Oct 082009
 October 8, 2009  Posted by  Misc

Mobile devices, cloud computing and global business partnerships enabled by the Internet and other network services have redrawn the map of the global flow of personal information.

Technology will continue to drive simple services built on these complex systems, pushing the balance between using and protecting personal data “to the breaking point,” according to Richard Purcell, President of The Privacy Projects (TPP), a non-profit research institute that launches today.

The Privacy Projects (www.theprivacyprojects.org) intends to fund academic research into “evidence-based” privacy to enhance policies, practices and tools necessary to meet the power of the new technologies. “We intend to support advances in the ways companies collect, store, use, share and manage customer information,” said Purcell. “We encourage the digital human represented by the data to be more respected and better protected.”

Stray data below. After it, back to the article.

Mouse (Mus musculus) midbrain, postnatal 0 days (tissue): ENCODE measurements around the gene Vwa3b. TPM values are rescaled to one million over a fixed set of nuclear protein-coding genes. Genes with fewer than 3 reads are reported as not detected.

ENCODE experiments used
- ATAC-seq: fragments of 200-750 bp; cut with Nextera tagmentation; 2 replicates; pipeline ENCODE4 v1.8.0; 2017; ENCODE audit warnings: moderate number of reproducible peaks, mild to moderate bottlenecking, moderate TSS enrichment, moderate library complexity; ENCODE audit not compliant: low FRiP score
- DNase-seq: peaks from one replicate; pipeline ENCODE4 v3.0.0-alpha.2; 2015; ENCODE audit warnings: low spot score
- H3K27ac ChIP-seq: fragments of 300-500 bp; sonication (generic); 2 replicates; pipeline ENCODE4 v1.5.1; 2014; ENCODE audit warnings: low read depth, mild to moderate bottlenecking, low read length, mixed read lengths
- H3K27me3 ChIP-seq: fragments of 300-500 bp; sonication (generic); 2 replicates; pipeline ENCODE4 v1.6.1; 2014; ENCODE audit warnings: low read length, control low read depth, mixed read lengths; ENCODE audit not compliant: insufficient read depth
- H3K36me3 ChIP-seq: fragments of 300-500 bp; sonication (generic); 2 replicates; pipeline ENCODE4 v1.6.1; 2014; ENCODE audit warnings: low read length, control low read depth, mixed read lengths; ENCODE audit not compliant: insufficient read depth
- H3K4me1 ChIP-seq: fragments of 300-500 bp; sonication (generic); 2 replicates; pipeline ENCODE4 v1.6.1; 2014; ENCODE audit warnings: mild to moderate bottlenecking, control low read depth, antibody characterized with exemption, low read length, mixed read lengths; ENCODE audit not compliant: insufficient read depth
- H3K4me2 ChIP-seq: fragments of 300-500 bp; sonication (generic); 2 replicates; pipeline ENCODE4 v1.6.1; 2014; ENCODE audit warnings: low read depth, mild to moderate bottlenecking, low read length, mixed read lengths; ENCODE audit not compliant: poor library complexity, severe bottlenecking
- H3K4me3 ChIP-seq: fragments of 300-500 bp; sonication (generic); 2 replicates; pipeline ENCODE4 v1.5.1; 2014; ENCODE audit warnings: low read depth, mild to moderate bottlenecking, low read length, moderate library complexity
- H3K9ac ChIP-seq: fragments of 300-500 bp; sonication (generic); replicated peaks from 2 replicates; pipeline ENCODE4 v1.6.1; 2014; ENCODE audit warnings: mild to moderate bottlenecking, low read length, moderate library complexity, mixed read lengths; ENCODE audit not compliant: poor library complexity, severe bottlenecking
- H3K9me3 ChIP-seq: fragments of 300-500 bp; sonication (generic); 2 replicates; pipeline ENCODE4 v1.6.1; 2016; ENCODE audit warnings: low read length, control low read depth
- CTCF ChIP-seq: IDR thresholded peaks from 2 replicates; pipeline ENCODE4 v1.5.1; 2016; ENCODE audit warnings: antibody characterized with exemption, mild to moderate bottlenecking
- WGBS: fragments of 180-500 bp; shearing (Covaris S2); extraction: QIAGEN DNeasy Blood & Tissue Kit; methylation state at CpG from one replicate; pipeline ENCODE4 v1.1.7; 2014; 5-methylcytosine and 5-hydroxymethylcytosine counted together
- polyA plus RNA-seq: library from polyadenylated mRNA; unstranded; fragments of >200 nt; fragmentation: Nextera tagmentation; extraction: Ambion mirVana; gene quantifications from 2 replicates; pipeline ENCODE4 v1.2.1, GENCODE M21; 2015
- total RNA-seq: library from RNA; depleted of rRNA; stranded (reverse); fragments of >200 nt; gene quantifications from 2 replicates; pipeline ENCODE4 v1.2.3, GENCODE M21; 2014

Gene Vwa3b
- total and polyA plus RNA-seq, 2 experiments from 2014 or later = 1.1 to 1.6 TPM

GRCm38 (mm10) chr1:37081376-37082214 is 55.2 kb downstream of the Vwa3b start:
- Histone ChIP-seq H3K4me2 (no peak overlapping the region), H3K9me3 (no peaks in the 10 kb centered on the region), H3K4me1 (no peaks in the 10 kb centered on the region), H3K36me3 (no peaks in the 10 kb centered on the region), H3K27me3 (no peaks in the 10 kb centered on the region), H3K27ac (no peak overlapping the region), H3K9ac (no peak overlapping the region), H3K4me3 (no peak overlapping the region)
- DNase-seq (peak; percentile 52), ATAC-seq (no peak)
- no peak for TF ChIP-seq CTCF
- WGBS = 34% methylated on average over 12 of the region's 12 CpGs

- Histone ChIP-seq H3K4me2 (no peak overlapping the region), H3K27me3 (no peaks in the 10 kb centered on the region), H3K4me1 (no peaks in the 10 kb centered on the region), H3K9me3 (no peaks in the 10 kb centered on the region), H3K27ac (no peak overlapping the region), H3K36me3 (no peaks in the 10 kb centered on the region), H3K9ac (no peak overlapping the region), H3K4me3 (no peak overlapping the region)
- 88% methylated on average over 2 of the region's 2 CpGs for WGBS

The new group’s first research paper, written by UC Berkeley Professor Paul M. Schwartz, focuses on how six global corporations control cross-border data flows to meet customer needs while complying with multiple, local regulation. TPP will present the paper at the upcoming workshop of the Organization of Economic Co-operation and Development in Paris. Additional research — four or five are planned each year, according to Purcell — will expand on the ways in which data policies, practices, and technology tools can evolve to meet the current needs of all players.

Read the entire press release here.

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